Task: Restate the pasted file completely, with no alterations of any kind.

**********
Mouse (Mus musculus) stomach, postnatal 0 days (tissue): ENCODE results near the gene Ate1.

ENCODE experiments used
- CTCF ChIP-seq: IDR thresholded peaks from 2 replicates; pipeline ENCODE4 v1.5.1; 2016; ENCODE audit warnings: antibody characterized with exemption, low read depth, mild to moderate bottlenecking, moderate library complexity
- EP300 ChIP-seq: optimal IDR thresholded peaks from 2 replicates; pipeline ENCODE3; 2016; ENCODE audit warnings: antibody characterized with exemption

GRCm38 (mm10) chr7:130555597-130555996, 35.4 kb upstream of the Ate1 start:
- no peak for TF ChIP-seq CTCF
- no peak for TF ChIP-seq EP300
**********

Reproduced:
Mouse (Mus musculus) stomach, postnatal 0 days (tissue): ENCODE results near the gene Ate1.

ENCODE experiments used
- CTCF ChIP-seq: IDR thresholded peaks from 2 replicates; pipeline ENCODE4 v1.5.1; 2016; ENCODE audit warnings: antibody characterized with exemption, low read depth, mild to moderate bottlenecking, moderate library complexity
- EP300 ChIP-seq: optimal IDR thresholded peaks from 2 replicates; pipeline ENCODE3; 2016; ENCODE audit warnings: antibody characterized with exemption

GRCm38 (mm10) chr7:130555597-130555996, 35.4 kb upstream of the Ate1 start:
- no peak for TF ChIP-seq CTCF
- no peak for TF ChIP-seq EP300